For example my BIL suffers from gout, which is a form of arthritis but. Fortunately much more treatable. But, he refuses to acknowledge the problem because he mistakenly thinks it's an old man's disease.

    He has this daft notion that admitting it makes him an old man so he ignores it, meantime his condition gets worse. A couple of weeks ago he paid the price with a massive flare up which left him unable to weight bear.

    If he carries on at this rate he will soon be in a wheelchair. He is just 50. I just hope that this time he treats this episode as a warning and actually does something about it - for my sisters sake

    Don't ignore pain. Yes you do need to sometimes "work through the pain" but usually this means movement and gentle exercise not just ignoring it or pumping yourself with painkillers to mask the symptoms.
  • lessonlearned
    lessonlearned Posts: 13,337 Forumite
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    Me too, you are not alone in this. I try to hide the fact that I am stiff and achy at work especially. Sometimes I get up from my desk and just keep still for a moment, knowing that if I walk across the office, the pain will be obvious.

    Have you ever watched a cat.

    Whenever they move, they always stretch first before attempting any movement.

    If you are stiff and achy then stretch, even at work. make like a cat, no one is going to mind, they might make a couple of comments or jokes, but you cancope with that. Andyou can always tell the truth, sitting makes you stiff. It's normal.

    When you remain in a static position for any length of time the synovial fluid - the stuff which lunricates the joints and facilitates movement, "pools". If when you stand up you sfretch it allows the synovial fluid to start flowing before you attempt to walk.

    You are half way there by standing still for a few seconds, you just need to add the stretch. You could do the stretch Iin the chair, it might not draw so much attention.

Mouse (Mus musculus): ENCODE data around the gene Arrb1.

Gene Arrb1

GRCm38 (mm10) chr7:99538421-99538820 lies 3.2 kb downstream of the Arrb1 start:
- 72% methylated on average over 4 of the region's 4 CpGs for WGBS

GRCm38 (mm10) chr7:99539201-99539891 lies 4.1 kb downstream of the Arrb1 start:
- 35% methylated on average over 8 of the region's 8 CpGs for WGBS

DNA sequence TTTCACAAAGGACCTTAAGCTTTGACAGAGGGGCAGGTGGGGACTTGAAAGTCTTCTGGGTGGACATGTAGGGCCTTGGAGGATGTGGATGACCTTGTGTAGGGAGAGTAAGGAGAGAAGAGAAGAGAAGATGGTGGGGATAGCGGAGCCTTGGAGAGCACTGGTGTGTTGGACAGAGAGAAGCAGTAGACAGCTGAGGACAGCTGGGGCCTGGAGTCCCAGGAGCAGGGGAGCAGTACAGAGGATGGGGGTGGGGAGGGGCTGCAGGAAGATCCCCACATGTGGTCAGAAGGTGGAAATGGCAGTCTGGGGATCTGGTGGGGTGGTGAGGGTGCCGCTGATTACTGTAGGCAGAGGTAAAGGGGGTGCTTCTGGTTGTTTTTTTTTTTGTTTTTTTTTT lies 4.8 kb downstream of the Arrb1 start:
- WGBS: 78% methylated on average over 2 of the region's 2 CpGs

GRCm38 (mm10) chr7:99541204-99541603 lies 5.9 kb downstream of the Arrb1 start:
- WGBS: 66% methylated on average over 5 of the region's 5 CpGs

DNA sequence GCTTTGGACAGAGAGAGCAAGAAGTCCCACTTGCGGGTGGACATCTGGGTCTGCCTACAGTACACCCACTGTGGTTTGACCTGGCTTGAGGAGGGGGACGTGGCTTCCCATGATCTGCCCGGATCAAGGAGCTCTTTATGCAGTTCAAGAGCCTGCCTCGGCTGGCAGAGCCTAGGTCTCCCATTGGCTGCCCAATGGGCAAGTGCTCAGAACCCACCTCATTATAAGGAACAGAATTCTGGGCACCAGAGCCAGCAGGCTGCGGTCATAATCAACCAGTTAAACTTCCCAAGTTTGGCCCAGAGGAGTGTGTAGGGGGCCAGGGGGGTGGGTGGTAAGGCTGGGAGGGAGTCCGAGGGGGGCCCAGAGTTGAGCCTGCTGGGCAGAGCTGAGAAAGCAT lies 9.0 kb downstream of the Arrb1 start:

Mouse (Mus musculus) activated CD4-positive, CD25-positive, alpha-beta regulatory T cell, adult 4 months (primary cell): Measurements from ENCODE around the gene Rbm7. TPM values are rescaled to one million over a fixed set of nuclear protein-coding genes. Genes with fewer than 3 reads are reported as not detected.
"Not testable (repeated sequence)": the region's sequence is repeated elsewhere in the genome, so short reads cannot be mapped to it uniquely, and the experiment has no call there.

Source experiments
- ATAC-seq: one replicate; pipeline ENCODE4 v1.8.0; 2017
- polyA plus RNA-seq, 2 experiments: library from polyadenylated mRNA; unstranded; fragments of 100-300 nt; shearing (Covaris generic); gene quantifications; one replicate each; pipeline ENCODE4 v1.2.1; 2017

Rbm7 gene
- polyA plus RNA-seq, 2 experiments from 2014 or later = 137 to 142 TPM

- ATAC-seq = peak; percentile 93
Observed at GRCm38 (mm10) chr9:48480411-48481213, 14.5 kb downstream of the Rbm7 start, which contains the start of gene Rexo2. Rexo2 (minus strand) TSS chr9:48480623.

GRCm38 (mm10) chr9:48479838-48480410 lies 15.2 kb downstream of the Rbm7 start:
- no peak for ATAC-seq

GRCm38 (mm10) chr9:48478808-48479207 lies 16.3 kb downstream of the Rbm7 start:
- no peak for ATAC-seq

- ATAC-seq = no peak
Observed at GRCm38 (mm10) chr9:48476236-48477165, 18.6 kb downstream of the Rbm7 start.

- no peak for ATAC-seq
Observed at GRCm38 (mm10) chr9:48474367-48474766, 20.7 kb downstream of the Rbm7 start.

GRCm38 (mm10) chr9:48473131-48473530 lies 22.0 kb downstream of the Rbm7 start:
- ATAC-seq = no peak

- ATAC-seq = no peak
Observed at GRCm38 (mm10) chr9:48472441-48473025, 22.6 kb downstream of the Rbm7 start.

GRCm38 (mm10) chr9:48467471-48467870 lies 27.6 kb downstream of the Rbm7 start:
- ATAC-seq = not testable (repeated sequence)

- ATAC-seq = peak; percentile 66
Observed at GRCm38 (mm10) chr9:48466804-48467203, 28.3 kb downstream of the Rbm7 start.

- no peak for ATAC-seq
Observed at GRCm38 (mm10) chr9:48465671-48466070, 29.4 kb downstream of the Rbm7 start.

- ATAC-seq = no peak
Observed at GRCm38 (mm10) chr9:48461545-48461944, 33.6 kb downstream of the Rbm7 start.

But don't worry, stretching isn't a sacking offence.
  • DigForVictory
    DigForVictory Posts: 11,906 Forumite
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    Payless wrote: »
    1) my son because I don't want to worry him and have him feel that he should do more for me

    2) my boss because I'm worried he may reconsider my employment

    3) acquaintances because I don't want pity

    4) complete strangers because I don't want them to think that I am old and knackered.

    1 - Within reason, your son needs to know.
    2 - There may be a bunch of adjustments possible, but have a quiet word with your union first?
    3 - If they've the discourtesy to respond with pity, you can abandon them or remind them of manners.
    4 - There is a time & place for vanity. Just consider when you're going to have the extra time resting & doing whatever helps to recover afterwards.

    I regret the pain, but as I've seen it, a lot of the aging process includes learning where the new limits are & working around them, and developing the best recovering strategies. Stretches sound like a blinking good idea & myself, I've a special affection for steam rooms.
  • [Deleted User]
    [Deleted User] Posts: 12,492 Forumite
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    standing is much better than sitting all day. My son has been trying to get a standing desk for work. Last week I did a full day carving wood in a group, I made a stand that I could use to raise the height of my work and it was held in the bench vice. The time before I had to sit and crouch all day, to reach my work and my back and shoulder joints were killing me. Standing all day enabled me to move without thinking and I went home at the end of 7 hours, ache and pain free.

    You must move, only movement makes the lymph flow, it has no pump of its own and needs to move in order to get rid of impurities that build up all the time. My son gets up and walks around every half an hour